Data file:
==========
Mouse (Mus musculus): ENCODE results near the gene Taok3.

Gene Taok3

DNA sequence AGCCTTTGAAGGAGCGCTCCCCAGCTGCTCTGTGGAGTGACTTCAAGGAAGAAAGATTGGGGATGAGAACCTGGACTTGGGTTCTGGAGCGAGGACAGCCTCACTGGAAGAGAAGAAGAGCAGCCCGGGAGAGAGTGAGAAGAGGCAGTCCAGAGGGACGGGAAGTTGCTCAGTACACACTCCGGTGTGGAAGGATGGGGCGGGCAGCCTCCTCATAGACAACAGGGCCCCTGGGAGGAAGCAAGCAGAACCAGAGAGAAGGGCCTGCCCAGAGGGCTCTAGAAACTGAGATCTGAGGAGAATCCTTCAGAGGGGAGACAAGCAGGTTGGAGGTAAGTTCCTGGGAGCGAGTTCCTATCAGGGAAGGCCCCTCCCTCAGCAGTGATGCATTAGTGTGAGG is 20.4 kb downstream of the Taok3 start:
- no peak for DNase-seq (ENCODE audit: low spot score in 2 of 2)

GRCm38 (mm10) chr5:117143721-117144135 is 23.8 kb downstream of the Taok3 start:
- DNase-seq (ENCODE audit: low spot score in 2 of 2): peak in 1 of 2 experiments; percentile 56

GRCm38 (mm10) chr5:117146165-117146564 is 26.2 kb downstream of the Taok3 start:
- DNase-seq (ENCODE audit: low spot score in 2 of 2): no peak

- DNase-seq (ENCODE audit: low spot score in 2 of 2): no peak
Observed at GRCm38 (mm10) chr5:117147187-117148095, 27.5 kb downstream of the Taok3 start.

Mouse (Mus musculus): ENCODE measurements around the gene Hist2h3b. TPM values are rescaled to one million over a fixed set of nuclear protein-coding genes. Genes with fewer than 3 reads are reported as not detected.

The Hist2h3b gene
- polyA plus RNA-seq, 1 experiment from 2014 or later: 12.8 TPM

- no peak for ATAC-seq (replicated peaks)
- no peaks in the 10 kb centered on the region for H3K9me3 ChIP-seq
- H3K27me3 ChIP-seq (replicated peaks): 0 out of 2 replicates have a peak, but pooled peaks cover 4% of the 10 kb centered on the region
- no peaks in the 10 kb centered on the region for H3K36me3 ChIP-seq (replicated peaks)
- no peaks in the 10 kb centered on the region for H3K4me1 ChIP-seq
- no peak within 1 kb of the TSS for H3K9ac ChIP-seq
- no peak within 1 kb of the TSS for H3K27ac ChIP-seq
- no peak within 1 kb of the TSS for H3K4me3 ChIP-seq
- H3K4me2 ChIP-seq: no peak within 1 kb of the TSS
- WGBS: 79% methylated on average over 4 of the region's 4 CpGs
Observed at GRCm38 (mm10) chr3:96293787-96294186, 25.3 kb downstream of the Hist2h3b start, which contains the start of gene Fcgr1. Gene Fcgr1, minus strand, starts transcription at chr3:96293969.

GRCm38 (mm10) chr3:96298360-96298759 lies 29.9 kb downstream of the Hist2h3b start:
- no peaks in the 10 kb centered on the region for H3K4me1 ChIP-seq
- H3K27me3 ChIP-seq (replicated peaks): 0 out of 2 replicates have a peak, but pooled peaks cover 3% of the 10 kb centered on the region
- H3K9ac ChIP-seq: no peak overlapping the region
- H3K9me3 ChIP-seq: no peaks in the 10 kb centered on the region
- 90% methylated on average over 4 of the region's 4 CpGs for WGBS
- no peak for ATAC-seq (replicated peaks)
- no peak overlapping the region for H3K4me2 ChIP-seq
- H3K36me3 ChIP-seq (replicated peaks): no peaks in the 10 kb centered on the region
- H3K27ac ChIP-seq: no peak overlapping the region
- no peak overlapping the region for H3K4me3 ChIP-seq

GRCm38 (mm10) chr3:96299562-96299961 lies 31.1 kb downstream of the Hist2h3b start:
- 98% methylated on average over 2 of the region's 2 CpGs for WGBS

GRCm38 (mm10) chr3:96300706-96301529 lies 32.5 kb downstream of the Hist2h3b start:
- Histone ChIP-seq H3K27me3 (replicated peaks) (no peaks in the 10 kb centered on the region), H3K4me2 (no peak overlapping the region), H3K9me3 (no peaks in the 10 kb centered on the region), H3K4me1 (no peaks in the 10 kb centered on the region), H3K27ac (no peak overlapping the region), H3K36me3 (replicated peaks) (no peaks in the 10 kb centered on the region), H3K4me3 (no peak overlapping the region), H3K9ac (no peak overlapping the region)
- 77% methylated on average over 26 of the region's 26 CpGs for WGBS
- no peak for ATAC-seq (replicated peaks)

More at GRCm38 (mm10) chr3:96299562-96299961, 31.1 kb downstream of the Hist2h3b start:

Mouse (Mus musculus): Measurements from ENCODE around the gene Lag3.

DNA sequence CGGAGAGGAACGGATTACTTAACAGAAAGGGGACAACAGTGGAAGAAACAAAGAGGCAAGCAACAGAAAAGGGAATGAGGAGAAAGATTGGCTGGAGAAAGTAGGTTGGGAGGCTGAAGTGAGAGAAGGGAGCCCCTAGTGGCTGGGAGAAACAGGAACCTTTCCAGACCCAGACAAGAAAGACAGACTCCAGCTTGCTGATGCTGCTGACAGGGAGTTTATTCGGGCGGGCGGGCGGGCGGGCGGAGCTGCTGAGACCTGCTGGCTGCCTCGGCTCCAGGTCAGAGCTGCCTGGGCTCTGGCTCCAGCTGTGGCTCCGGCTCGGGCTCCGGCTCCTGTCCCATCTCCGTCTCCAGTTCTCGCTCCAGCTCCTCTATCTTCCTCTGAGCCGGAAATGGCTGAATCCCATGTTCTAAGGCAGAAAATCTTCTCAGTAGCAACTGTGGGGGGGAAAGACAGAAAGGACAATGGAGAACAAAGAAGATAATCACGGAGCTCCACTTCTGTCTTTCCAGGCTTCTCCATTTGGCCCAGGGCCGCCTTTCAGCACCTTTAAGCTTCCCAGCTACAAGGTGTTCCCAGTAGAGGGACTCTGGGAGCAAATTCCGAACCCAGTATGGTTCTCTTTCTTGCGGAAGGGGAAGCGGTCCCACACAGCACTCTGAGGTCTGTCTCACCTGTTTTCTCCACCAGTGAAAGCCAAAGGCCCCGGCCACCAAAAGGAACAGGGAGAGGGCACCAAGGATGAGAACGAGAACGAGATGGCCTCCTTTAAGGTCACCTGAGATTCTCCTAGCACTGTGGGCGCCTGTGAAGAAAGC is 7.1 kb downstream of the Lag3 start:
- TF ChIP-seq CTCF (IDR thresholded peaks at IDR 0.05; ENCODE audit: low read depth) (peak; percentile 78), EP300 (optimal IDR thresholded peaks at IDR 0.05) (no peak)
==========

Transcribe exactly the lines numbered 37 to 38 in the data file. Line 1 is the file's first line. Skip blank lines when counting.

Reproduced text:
- 98% methylated on average over 2 of the region's 2 CpGs for WGBS

GRCm38 (mm10) chr3:96300706-96301529 lies 32.5 kb downstream of the Hist2h3b start: